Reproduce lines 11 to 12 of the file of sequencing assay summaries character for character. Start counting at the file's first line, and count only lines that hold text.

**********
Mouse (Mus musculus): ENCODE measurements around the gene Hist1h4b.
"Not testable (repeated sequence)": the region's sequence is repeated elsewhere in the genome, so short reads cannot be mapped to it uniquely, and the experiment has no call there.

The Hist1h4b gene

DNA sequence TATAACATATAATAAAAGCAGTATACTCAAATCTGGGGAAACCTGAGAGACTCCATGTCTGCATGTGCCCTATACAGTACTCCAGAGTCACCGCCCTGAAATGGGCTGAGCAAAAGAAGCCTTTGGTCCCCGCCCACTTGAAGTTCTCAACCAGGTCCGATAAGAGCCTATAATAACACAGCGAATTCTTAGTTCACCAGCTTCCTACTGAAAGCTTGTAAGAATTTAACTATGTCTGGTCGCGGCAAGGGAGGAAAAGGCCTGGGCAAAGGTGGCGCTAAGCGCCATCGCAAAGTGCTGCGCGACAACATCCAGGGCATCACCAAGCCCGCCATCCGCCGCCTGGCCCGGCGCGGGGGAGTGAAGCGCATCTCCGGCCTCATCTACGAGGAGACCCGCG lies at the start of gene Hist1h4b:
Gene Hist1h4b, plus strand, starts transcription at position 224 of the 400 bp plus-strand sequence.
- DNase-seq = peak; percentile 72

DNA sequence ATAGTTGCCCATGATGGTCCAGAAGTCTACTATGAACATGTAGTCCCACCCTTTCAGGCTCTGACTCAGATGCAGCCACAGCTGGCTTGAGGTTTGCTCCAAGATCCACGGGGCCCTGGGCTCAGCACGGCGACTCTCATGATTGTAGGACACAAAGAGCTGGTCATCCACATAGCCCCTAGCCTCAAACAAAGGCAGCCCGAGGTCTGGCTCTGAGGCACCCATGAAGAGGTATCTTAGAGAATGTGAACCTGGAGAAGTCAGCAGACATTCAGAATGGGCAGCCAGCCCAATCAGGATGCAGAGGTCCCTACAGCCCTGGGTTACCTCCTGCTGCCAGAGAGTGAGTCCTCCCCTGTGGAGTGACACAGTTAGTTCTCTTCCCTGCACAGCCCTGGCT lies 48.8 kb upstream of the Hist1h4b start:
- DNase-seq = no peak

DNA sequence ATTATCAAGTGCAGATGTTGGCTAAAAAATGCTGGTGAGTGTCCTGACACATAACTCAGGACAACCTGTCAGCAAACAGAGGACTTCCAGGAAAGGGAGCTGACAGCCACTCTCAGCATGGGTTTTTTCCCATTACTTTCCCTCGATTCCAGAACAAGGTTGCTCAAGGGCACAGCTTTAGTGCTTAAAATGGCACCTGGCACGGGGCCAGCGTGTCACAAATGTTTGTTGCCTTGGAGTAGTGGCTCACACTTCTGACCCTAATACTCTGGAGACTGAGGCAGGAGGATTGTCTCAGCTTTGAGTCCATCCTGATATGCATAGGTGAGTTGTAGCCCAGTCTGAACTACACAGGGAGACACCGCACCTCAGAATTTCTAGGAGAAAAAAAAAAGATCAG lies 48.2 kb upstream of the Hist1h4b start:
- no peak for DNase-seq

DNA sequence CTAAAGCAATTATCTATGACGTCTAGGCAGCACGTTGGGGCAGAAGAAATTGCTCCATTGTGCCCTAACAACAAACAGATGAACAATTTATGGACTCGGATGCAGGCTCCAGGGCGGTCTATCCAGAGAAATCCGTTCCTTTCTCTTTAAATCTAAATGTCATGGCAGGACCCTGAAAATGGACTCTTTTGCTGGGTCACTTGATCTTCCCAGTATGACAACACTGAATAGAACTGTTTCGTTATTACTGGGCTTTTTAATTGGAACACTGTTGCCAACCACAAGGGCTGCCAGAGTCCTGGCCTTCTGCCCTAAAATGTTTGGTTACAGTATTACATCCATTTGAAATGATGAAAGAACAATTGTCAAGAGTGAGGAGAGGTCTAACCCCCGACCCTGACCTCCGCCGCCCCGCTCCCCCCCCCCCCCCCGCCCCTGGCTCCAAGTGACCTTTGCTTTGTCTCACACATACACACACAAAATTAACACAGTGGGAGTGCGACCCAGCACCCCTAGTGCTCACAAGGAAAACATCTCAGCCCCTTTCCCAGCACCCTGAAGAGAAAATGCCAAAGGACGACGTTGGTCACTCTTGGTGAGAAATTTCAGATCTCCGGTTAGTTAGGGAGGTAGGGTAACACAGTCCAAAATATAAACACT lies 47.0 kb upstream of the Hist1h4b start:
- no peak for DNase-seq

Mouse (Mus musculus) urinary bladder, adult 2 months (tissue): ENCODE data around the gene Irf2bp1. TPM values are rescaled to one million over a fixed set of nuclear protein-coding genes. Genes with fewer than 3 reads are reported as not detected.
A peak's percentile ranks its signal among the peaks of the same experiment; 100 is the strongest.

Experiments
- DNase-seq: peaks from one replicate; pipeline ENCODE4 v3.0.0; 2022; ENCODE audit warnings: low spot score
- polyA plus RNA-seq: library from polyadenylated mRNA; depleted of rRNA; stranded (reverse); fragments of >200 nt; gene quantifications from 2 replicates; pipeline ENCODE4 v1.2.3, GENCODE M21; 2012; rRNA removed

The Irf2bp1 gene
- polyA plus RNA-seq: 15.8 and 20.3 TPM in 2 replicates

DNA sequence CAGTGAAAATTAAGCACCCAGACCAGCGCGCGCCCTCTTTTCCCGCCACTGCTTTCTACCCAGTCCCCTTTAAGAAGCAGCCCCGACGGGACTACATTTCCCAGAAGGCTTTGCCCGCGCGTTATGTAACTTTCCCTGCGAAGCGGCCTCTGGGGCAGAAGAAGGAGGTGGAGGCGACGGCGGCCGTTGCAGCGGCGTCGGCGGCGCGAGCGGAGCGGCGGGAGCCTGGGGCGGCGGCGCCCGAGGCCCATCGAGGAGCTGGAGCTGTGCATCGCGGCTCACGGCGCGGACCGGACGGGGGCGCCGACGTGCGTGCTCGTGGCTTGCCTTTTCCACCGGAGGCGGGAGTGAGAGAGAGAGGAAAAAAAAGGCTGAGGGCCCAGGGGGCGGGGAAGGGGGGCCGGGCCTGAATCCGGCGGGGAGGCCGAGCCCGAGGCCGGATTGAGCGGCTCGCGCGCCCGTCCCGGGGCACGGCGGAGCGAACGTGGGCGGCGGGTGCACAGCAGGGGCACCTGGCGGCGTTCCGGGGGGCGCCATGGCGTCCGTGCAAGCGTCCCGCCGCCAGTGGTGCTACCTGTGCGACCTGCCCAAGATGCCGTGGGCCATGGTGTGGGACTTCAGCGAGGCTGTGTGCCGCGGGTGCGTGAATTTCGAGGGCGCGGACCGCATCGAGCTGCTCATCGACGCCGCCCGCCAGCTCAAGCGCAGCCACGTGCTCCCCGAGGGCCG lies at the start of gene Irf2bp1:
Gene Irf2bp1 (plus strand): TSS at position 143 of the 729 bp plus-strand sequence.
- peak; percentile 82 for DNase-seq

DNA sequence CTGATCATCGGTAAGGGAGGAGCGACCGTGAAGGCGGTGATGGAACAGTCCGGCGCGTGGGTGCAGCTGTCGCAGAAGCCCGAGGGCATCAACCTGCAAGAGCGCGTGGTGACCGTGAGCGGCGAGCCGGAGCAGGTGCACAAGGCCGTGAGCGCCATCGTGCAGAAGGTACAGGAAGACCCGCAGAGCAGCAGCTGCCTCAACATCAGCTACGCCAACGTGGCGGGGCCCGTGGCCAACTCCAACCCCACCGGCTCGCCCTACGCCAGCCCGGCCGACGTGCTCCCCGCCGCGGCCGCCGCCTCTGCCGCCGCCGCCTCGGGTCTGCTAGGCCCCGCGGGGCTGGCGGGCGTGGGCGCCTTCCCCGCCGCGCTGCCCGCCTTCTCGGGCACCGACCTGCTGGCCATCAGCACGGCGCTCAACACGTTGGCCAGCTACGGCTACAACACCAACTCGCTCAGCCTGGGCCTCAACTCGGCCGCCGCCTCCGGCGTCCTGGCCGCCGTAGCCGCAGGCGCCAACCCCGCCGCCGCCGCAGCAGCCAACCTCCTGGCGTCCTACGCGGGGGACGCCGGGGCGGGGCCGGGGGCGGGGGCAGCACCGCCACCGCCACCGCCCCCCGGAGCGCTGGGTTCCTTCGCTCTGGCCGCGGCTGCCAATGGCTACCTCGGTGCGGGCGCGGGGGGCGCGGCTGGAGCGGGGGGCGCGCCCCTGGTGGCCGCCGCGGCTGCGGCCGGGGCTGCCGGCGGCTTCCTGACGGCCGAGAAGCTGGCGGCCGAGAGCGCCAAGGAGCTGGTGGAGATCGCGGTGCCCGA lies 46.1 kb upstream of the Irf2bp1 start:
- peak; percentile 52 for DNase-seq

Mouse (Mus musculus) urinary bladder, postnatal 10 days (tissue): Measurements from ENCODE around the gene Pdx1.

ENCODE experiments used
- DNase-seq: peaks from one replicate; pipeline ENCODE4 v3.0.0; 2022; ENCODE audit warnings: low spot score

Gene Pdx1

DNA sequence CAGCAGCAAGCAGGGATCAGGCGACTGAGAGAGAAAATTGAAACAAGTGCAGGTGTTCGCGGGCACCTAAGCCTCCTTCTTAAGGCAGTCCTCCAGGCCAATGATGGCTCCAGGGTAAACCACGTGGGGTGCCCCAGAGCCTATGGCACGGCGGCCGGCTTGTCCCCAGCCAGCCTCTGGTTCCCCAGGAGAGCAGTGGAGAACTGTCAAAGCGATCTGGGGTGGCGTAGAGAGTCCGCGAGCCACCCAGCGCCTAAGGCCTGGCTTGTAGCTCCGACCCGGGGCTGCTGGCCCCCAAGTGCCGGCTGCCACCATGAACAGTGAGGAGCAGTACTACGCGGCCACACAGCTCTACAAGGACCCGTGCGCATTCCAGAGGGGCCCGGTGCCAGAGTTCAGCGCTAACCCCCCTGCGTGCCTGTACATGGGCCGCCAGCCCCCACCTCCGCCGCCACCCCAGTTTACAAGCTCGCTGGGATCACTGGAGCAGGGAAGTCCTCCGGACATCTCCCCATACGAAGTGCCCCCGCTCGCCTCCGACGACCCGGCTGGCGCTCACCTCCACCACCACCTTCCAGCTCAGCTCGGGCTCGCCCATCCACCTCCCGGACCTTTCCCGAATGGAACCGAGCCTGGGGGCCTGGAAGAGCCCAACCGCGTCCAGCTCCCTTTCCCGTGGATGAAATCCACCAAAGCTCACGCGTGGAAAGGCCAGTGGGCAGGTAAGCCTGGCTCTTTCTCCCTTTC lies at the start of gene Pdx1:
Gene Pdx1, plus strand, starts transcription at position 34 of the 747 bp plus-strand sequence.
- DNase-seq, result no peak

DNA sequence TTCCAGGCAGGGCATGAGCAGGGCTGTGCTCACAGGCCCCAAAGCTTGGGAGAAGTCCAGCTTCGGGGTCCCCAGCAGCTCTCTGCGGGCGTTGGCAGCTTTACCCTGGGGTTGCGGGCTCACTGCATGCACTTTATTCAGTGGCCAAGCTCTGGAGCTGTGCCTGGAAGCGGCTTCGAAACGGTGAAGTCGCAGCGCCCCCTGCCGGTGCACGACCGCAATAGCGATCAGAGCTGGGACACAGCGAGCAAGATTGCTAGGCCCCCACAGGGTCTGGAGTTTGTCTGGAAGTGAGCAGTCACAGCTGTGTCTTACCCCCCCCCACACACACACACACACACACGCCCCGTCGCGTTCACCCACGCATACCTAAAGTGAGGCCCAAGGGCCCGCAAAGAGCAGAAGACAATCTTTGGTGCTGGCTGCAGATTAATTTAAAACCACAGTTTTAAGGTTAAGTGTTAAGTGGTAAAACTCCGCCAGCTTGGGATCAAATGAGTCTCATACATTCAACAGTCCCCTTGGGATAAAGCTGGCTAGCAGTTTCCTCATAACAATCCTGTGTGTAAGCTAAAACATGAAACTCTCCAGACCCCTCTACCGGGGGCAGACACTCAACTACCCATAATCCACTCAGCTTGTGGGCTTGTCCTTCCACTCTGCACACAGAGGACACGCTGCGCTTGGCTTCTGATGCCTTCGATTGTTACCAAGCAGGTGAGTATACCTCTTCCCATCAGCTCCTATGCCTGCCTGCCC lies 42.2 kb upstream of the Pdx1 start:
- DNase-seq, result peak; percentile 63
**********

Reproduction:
DNA sequence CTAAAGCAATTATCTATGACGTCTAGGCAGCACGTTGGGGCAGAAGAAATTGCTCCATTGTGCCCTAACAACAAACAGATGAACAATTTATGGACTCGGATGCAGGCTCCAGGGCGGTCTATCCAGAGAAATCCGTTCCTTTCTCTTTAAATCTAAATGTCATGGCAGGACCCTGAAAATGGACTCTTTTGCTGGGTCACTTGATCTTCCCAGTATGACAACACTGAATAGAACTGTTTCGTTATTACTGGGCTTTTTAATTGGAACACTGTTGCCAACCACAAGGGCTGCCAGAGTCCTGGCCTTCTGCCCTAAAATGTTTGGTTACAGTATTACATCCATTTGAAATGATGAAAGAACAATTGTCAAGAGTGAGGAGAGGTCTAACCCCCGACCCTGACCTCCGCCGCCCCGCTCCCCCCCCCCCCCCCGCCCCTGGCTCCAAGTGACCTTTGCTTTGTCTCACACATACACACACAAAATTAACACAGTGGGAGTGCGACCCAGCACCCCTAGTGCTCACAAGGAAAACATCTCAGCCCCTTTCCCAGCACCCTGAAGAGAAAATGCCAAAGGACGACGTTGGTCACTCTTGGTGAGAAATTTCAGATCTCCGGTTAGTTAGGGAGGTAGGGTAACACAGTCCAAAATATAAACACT lies 47.0 kb upstream of the Hist1h4b start:
- no peak for DNase-seq